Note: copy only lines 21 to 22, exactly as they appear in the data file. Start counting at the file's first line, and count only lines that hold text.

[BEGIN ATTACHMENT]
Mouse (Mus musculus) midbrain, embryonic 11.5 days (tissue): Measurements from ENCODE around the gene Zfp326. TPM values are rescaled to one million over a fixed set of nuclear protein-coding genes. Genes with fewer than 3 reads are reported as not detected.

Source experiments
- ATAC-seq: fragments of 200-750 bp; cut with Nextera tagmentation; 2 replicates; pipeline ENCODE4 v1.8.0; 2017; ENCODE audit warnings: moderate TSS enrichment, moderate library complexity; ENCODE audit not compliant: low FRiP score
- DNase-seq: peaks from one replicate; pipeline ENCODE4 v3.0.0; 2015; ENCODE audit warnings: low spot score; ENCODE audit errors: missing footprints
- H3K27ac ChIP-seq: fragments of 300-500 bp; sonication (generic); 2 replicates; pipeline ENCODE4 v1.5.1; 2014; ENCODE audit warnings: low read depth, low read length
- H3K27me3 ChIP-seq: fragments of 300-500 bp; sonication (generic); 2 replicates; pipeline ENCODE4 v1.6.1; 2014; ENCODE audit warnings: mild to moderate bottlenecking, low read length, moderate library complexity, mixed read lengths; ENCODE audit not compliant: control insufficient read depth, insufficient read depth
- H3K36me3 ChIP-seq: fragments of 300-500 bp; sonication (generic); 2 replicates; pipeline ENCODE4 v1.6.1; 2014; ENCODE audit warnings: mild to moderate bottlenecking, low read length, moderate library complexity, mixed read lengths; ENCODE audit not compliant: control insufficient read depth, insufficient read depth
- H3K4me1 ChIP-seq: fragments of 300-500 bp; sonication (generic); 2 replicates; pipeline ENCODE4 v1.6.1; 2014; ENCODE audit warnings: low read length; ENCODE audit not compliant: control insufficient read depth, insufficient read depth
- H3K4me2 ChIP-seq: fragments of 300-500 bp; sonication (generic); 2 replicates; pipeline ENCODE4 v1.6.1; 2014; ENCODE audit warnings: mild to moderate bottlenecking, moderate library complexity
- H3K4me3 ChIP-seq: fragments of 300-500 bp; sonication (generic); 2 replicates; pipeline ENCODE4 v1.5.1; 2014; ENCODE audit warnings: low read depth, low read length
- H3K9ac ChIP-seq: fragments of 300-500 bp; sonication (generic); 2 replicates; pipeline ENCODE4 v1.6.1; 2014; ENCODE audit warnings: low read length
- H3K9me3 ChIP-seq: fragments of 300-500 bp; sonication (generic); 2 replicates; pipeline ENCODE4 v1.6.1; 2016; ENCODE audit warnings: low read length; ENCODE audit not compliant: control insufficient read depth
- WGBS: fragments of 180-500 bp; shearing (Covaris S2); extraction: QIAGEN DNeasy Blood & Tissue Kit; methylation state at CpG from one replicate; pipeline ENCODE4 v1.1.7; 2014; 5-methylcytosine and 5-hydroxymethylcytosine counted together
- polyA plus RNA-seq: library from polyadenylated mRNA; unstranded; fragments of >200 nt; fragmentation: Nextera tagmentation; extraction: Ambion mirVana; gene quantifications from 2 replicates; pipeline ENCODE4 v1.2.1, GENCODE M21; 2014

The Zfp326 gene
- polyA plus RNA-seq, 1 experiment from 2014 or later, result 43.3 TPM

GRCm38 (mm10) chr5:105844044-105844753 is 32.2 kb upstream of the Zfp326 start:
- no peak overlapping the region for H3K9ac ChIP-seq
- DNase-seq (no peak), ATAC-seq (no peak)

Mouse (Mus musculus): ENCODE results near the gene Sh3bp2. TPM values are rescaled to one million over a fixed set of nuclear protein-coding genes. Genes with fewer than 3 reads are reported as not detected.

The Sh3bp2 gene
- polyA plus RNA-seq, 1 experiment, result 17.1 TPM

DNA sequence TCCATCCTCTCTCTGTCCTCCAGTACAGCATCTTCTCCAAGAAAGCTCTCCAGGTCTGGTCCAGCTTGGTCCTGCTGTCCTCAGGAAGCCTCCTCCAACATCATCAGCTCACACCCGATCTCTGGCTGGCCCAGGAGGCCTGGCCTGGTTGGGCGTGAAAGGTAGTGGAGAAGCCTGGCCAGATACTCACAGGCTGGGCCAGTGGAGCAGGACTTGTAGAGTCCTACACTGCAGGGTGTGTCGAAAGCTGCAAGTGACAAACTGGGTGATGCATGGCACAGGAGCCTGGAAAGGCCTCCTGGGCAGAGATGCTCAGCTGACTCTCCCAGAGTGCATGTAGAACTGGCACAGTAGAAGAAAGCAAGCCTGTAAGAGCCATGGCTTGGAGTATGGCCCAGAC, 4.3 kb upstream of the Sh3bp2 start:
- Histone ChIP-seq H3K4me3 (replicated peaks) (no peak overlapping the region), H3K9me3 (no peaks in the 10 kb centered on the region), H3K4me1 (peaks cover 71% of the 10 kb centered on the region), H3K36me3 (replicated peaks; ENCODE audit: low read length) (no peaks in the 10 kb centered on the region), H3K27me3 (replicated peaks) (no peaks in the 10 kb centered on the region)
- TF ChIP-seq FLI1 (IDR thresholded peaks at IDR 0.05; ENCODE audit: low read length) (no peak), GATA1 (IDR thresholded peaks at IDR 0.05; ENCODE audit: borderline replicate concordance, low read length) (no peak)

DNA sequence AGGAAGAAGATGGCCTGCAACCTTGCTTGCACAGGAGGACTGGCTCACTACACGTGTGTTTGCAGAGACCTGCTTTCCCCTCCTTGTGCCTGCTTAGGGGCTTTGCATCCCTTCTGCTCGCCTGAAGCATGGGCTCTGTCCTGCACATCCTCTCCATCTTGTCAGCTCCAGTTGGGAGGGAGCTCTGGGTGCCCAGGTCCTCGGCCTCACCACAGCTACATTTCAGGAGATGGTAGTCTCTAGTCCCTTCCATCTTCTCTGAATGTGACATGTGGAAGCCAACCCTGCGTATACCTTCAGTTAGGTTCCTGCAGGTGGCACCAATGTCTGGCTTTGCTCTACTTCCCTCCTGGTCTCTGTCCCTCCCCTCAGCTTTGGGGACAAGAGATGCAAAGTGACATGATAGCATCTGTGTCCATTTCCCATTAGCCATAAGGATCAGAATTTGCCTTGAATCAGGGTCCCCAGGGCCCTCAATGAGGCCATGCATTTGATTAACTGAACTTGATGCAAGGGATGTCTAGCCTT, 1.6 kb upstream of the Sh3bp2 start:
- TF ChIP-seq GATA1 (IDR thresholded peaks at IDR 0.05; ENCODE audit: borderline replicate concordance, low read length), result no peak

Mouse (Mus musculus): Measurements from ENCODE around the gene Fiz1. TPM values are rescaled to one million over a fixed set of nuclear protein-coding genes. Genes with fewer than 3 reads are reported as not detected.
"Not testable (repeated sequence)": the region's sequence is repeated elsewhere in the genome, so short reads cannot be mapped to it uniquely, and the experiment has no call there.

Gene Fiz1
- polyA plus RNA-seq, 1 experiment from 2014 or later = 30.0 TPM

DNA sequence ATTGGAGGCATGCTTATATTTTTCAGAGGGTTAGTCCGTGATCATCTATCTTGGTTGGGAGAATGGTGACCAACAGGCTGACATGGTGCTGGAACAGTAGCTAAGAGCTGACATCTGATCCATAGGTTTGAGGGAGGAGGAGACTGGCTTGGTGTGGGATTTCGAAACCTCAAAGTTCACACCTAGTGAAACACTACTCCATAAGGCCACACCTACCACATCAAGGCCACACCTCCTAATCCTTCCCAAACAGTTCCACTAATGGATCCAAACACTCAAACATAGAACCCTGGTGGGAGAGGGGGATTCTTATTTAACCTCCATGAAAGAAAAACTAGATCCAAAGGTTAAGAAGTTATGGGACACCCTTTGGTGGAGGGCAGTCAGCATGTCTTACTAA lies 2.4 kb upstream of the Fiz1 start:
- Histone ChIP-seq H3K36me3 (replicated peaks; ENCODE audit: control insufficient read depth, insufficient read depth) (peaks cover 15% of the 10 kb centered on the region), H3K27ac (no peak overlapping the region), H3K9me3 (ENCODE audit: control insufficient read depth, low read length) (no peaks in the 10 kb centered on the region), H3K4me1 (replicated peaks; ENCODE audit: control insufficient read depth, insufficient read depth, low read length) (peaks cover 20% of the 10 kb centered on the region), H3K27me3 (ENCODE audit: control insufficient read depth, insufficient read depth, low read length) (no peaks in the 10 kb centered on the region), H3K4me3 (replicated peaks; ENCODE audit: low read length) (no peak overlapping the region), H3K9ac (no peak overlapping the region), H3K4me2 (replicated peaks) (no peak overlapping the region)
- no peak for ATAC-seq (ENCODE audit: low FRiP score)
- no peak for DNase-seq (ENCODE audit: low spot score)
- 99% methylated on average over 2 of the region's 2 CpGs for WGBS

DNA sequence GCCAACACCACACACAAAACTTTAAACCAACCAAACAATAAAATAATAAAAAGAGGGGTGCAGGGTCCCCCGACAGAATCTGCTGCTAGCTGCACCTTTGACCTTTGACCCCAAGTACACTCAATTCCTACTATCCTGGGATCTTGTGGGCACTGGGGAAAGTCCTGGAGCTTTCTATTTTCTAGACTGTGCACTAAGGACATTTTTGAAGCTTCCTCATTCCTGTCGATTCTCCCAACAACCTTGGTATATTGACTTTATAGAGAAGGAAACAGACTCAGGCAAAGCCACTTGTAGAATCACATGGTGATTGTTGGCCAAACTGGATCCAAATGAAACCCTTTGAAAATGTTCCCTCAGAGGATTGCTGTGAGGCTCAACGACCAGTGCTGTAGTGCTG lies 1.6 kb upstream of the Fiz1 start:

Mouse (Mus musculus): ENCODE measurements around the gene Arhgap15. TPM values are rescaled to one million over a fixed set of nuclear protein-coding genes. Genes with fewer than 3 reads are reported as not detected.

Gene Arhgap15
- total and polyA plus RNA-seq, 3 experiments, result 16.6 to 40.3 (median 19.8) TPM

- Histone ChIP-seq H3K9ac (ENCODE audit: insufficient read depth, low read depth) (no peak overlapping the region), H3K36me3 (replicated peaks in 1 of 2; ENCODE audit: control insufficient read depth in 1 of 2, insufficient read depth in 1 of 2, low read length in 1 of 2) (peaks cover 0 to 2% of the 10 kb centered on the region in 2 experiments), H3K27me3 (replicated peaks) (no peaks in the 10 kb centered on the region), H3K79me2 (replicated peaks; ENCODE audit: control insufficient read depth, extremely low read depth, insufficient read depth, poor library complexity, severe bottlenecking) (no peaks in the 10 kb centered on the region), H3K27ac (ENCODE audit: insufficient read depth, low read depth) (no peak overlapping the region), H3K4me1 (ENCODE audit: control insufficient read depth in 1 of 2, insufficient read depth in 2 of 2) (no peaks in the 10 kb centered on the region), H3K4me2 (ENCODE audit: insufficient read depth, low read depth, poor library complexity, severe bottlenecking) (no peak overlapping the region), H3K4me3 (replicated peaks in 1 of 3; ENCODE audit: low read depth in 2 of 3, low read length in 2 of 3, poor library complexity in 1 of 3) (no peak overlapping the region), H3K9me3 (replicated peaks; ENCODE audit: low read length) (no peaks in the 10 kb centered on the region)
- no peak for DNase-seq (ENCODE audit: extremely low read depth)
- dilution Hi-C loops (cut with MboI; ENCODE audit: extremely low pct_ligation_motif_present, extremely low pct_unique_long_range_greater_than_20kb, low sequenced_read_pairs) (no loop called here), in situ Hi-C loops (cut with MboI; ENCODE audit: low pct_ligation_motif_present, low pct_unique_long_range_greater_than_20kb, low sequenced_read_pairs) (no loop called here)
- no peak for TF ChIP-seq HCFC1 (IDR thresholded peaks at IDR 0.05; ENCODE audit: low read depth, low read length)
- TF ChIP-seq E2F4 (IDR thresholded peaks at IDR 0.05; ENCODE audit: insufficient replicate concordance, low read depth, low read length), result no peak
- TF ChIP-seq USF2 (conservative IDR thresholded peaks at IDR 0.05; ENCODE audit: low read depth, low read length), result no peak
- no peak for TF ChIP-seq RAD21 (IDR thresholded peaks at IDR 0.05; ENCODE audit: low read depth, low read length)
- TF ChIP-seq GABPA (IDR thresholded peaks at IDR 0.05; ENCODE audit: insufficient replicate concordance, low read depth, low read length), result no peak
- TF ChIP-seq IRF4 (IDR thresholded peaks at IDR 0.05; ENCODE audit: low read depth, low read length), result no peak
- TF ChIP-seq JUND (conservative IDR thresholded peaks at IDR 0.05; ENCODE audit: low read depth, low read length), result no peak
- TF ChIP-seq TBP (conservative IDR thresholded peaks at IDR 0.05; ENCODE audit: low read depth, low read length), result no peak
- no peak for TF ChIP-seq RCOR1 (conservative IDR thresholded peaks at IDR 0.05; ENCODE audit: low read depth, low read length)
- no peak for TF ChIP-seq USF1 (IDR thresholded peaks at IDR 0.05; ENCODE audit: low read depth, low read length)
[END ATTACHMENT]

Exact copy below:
The Sh3bp2 gene
- polyA plus RNA-seq, 1 experiment, result 17.1 TPM